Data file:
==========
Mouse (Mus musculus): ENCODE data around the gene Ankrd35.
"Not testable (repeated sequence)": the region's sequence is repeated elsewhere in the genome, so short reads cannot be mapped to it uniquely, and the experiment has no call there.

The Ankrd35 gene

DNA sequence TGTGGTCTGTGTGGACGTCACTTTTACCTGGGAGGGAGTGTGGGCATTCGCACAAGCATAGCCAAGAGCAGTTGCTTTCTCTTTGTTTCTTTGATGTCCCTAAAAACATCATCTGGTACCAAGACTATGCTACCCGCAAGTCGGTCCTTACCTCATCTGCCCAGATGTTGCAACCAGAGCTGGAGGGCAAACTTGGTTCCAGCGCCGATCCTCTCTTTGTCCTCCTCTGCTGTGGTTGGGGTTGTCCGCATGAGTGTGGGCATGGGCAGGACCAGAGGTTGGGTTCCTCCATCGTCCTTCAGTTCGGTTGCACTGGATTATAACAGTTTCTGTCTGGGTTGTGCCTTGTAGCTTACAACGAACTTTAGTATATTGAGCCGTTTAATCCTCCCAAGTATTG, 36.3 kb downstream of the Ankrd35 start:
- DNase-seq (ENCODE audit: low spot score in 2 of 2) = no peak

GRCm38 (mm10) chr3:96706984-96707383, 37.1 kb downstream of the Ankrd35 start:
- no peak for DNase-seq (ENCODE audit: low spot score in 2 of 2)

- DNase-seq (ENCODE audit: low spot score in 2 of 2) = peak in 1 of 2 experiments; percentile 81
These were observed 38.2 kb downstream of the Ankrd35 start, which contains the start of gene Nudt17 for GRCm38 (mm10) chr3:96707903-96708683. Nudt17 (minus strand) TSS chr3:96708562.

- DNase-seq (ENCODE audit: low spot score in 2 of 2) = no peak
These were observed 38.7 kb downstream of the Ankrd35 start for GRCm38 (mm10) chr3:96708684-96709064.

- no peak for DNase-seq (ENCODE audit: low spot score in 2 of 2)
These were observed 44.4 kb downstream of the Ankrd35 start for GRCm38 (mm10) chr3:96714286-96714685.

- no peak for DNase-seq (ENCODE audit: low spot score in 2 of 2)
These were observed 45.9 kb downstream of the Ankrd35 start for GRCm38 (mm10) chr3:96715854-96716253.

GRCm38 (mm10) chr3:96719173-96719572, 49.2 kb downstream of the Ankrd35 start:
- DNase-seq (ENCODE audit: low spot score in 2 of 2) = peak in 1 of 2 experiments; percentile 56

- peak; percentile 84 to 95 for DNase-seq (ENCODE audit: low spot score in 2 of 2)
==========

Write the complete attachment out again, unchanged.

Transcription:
Mouse (Mus musculus): ENCODE data around the gene Ankrd35.
"Not testable (repeated sequence)": the region's sequence is repeated elsewhere in the genome, so short reads cannot be mapped to it uniquely, and the experiment has no call there.

The Ankrd35 gene

DNA sequence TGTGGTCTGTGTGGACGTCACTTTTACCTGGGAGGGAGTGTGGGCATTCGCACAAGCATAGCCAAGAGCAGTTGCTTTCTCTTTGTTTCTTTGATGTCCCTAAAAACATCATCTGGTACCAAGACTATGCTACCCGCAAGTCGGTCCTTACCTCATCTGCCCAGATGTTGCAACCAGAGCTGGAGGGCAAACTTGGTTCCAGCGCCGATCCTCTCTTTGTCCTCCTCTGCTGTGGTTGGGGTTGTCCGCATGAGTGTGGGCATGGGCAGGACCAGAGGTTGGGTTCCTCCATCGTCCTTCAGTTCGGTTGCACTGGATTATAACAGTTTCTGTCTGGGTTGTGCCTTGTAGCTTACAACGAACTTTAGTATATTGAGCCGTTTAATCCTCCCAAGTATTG, 36.3 kb downstream of the Ankrd35 start:
- DNase-seq (ENCODE audit: low spot score in 2 of 2) = no peak

GRCm38 (mm10) chr3:96706984-96707383, 37.1 kb downstream of the Ankrd35 start:
- no peak for DNase-seq (ENCODE audit: low spot score in 2 of 2)

- DNase-seq (ENCODE audit: low spot score in 2 of 2) = peak in 1 of 2 experiments; percentile 81
These were observed 38.2 kb downstream of the Ankrd35 start, which contains the start of gene Nudt17 for GRCm38 (mm10) chr3:96707903-96708683. Nudt17 (minus strand) TSS chr3:96708562.

- DNase-seq (ENCODE audit: low spot score in 2 of 2) = no peak
These were observed 38.7 kb downstream of the Ankrd35 start for GRCm38 (mm10) chr3:96708684-96709064.

- no peak for DNase-seq (ENCODE audit: low spot score in 2 of 2)
These were observed 44.4 kb downstream of the Ankrd35 start for GRCm38 (mm10) chr3:96714286-96714685.

- no peak for DNase-seq (ENCODE audit: low spot score in 2 of 2)
These were observed 45.9 kb downstream of the Ankrd35 start for GRCm38 (mm10) chr3:96715854-96716253.

GRCm38 (mm10) chr3:96719173-96719572, 49.2 kb downstream of the Ankrd35 start:
- DNase-seq (ENCODE audit: low spot score in 2 of 2) = peak in 1 of 2 experiments; percentile 56

- peak; percentile 84 to 95 for DNase-seq (ENCODE audit: low spot score in 2 of 2)